I know this burger and fries aren't great for my health, but they are delicious, so the hell with it.
Yeah, that player may have beaten up his wife, but my team is having a great season, so I'll cheer for him.

The brain needs one of these ideas to win over the other, since both realities co-existing is painful.

Having a teenager in our house makes us deal with cognitive dissonance every single day.
"Mom, I know you tell me God is a loving creator, but why does He allow so much pain and suffering? What about Haiti???  What about Syria?  Does God will that?

Because Jeff and I are Christian, we point our son to the New Testament, where we learn that Jesus came, not as a wealthy and powerful king, but as a poor, suffering servant. He taught us to take care of others first, before pursuing our personal happiness, and that pain is a natural part of life, but it is never in vain.  If we were Jewish, we would point him to the Torah, and teach him that life is full of suffering, but we respond by caring for others, following the law, and worshipping our Creator. If we were Buddhist, we'd teach him about detachment from earthly cares and the path to enlightenment. Muslim; we would point to the Qur'an and how the Prophet came to teach us to care for others and worship Allah. If we were atheists, we'd agree with him; how could a loving God let so many people suffer? Religion (or the lack of) can often provide a solution to the cognitive dissonance of life. So can philosophy, so can therapy, so can nature.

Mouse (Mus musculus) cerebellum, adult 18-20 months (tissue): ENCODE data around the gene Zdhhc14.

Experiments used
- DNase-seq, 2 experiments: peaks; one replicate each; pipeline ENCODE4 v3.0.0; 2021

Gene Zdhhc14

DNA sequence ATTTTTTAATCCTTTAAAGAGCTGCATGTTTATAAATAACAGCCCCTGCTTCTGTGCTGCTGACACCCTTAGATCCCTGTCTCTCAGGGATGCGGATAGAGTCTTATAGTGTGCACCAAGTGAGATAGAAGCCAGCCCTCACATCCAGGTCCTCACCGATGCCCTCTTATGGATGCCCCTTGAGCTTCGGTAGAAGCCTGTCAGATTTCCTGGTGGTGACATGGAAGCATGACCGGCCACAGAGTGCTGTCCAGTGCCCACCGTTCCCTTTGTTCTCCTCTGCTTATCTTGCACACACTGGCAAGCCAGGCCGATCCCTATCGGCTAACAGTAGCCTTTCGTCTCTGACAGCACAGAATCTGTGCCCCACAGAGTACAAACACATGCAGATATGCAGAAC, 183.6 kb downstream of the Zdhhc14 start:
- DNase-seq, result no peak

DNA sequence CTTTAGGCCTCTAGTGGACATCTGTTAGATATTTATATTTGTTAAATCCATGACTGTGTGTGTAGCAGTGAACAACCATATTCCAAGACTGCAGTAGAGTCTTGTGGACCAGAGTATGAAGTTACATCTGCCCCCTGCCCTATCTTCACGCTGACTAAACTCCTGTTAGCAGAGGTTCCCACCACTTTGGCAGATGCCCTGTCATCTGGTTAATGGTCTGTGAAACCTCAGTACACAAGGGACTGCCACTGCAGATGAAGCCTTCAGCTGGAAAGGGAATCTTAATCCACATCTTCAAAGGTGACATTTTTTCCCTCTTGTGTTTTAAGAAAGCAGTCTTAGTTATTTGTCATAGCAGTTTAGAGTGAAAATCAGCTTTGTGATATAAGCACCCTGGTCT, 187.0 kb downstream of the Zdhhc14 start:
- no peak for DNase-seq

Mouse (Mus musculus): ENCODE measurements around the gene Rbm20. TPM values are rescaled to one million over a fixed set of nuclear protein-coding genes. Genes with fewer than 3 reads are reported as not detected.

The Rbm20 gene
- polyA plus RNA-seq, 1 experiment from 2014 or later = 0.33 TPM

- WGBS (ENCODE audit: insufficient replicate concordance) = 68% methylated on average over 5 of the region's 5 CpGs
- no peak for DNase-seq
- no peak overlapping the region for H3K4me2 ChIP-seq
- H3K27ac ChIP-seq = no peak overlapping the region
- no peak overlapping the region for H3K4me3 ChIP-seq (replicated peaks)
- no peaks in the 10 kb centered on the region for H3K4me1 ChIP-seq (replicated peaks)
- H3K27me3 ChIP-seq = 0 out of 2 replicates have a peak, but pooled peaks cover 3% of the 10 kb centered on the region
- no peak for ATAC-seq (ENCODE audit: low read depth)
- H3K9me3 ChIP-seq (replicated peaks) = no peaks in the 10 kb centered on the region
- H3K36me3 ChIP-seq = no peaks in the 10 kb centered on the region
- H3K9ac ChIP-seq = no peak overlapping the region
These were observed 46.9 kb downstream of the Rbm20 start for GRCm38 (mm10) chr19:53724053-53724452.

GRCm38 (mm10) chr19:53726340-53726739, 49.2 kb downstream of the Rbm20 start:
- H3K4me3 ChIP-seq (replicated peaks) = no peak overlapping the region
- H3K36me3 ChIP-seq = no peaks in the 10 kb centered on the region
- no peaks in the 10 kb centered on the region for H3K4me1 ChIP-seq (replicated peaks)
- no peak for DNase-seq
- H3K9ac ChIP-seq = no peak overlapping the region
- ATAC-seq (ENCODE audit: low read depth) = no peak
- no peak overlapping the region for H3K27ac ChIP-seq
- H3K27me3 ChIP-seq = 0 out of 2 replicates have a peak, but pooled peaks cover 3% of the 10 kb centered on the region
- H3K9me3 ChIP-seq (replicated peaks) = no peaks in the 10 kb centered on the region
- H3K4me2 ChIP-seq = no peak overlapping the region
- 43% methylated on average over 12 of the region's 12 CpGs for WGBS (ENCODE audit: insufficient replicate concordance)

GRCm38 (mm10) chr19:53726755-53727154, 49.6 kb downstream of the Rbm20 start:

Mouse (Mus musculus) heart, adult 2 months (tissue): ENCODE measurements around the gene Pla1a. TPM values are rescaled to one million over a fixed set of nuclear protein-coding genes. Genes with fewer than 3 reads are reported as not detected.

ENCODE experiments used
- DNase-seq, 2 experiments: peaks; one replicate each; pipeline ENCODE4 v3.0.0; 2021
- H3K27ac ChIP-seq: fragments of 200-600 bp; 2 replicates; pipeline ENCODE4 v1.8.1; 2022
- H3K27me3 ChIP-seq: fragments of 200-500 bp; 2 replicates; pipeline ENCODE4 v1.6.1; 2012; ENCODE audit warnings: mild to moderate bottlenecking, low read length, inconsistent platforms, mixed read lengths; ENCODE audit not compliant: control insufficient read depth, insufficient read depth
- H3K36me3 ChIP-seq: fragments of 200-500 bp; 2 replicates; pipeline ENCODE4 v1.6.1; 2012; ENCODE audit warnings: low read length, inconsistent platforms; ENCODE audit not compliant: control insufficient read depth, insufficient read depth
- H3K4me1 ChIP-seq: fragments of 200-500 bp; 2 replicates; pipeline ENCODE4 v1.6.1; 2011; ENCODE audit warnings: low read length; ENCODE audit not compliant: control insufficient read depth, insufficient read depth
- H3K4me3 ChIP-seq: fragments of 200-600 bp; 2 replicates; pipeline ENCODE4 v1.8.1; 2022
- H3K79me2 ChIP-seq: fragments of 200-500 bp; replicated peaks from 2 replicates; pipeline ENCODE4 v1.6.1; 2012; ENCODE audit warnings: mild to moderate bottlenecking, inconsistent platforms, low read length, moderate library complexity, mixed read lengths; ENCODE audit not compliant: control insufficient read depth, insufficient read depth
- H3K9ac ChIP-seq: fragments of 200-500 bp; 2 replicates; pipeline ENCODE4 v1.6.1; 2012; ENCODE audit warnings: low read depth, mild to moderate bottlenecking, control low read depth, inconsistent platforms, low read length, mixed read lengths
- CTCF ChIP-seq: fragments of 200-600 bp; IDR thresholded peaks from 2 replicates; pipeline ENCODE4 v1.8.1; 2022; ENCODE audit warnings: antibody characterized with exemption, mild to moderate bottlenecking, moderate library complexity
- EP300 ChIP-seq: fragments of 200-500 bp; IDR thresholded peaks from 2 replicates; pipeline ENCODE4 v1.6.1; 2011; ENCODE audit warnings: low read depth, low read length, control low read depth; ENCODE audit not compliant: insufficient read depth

I mention religion, because right now in Toronto, a medical establishment has gathered to profess their group "credo", which simply means "I believe."  These neurologists believe in the theory proposed in the 1940s by Dr. Rivers: that MS is an autoimmune disease best modeled in mice by EAE. All of the medications and therapies they offer are based on this credo. All of the lectures they attend, all of the textbooks and research written, all of the speakers, and all of the fine meals are financed by this credo.